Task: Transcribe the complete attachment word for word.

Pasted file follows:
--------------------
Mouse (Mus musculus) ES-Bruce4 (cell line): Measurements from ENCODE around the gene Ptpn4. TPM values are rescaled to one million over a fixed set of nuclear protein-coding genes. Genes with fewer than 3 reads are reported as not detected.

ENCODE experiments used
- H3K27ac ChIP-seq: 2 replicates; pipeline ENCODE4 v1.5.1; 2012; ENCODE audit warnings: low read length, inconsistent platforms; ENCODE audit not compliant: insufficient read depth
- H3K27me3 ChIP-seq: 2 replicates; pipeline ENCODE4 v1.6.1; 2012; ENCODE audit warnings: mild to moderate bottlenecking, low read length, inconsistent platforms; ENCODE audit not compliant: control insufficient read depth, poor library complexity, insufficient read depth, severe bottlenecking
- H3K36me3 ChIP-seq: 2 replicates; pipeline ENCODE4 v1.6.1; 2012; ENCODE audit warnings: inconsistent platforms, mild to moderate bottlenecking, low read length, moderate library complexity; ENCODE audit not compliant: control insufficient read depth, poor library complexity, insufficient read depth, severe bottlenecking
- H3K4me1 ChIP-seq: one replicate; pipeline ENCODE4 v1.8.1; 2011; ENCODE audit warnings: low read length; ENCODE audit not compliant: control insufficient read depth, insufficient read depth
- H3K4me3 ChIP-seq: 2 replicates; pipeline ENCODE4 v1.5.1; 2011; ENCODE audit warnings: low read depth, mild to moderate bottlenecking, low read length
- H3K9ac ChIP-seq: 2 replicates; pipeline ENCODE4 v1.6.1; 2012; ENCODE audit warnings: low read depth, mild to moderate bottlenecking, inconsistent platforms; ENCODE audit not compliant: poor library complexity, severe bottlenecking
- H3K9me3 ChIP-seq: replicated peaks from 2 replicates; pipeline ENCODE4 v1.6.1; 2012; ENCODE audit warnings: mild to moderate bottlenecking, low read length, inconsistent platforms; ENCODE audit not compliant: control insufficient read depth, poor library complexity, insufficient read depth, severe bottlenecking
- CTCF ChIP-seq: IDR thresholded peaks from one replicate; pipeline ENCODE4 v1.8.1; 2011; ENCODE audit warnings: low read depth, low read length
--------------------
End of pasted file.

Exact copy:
Mouse (Mus musculus) ES-Bruce4 (cell line): Measurements from ENCODE around the gene Ptpn4. TPM values are rescaled to one million over a fixed set of nuclear protein-coding genes. Genes with fewer than 3 reads are reported as not detected.

ENCODE experiments used
- H3K27ac ChIP-seq: 2 replicates; pipeline ENCODE4 v1.5.1; 2012; ENCODE audit warnings: low read length, inconsistent platforms; ENCODE audit not compliant: insufficient read depth
- H3K27me3 ChIP-seq: 2 replicates; pipeline ENCODE4 v1.6.1; 2012; ENCODE audit warnings: mild to moderate bottlenecking, low read length, inconsistent platforms; ENCODE audit not compliant: control insufficient read depth, poor library complexity, insufficient read depth, severe bottlenecking
- H3K36me3 ChIP-seq: 2 replicates; pipeline ENCODE4 v1.6.1; 2012; ENCODE audit warnings: inconsistent platforms, mild to moderate bottlenecking, low read length, moderate library complexity; ENCODE audit not compliant: control insufficient read depth, poor library complexity, insufficient read depth, severe bottlenecking
- H3K4me1 ChIP-seq: one replicate; pipeline ENCODE4 v1.8.1; 2011; ENCODE audit warnings: low read length; ENCODE audit not compliant: control insufficient read depth, insufficient read depth
- H3K4me3 ChIP-seq: 2 replicates; pipeline ENCODE4 v1.5.1; 2011; ENCODE audit warnings: low read depth, mild to moderate bottlenecking, low read length
- H3K9ac ChIP-seq: 2 replicates; pipeline ENCODE4 v1.6.1; 2012; ENCODE audit warnings: low read depth, mild to moderate bottlenecking, inconsistent platforms; ENCODE audit not compliant: poor library complexity, severe bottlenecking
- H3K9me3 ChIP-seq: replicated peaks from 2 replicates; pipeline ENCODE4 v1.6.1; 2012; ENCODE audit warnings: mild to moderate bottlenecking, low read length, inconsistent platforms; ENCODE audit not compliant: control insufficient read depth, poor library complexity, insufficient read depth, severe bottlenecking
- CTCF ChIP-seq: IDR thresholded peaks from one replicate; pipeline ENCODE4 v1.8.1; 2011; ENCODE audit warnings: low read depth, low read length